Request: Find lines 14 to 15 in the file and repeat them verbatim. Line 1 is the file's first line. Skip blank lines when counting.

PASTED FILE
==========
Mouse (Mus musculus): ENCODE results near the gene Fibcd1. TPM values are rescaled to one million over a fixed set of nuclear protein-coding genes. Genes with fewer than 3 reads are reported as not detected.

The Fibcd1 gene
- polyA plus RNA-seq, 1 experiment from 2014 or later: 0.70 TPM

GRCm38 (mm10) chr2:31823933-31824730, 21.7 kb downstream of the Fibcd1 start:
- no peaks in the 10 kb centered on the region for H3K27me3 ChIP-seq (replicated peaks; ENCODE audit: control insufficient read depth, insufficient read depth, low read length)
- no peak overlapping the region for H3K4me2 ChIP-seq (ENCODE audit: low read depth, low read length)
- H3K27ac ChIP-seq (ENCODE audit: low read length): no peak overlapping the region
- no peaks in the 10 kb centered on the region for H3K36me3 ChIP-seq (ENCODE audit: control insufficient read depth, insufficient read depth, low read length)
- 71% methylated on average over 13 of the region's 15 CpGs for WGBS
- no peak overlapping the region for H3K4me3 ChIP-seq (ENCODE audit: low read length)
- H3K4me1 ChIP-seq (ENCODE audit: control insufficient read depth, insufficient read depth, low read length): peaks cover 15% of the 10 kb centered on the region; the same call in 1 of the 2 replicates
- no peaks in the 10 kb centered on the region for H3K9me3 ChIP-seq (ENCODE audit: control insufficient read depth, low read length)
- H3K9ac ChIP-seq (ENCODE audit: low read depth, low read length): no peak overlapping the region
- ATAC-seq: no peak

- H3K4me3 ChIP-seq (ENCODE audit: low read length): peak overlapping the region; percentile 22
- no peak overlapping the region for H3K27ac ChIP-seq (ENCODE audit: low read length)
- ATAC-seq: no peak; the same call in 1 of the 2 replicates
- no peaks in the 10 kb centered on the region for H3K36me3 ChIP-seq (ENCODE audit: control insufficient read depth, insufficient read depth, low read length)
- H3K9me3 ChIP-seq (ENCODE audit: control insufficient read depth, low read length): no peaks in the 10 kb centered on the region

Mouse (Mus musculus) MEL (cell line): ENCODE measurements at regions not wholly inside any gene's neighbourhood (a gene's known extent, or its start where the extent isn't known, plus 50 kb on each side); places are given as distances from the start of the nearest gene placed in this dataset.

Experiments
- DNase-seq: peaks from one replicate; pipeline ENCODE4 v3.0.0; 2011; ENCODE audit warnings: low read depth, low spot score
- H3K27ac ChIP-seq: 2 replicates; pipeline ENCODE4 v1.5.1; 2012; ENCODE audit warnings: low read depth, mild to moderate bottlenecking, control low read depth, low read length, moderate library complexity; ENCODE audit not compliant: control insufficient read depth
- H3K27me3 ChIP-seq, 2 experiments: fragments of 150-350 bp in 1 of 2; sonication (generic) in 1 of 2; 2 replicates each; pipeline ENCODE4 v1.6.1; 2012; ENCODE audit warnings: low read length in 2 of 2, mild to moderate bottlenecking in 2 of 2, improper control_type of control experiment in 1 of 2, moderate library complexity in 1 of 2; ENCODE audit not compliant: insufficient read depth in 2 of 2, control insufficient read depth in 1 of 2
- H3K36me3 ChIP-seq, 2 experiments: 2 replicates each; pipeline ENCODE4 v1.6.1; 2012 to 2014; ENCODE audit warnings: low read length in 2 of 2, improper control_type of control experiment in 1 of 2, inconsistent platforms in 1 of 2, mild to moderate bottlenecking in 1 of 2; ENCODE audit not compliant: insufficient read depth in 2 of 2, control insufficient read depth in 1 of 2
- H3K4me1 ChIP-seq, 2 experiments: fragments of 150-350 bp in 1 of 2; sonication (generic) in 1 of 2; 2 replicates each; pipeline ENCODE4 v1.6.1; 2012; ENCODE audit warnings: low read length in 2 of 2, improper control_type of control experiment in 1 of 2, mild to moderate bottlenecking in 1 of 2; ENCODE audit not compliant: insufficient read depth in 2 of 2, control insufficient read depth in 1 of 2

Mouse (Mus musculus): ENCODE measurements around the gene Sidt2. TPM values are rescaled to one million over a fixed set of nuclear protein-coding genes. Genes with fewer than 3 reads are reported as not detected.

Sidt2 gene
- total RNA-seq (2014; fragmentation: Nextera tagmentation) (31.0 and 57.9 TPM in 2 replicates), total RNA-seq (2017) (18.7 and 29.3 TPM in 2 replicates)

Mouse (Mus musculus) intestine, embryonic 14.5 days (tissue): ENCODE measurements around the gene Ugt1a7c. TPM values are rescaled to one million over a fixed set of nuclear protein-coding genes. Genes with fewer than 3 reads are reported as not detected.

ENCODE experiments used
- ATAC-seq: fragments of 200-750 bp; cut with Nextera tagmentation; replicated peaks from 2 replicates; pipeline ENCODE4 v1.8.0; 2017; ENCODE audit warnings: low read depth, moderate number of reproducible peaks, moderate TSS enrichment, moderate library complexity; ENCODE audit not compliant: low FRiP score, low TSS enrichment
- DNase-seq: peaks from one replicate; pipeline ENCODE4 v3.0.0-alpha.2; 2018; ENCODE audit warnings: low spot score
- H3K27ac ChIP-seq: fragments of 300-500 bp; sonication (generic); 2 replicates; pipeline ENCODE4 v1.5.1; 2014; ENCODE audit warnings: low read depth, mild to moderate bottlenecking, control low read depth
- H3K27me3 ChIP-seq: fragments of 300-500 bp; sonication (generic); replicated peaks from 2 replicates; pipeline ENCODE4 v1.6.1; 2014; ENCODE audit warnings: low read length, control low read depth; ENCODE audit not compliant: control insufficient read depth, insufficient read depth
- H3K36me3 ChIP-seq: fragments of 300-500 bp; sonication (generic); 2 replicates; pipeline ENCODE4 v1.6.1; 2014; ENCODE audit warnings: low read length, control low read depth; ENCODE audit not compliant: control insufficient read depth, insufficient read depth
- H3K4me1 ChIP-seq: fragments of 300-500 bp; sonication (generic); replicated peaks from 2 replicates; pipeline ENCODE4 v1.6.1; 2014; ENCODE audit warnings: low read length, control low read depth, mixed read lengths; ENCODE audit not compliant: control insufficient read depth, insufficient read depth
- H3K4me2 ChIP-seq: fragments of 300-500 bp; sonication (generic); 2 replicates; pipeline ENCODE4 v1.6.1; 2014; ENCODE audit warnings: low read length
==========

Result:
- ATAC-seq: no peak

- H3K4me3 ChIP-seq (ENCODE audit: low read length): peak overlapping the region; percentile 22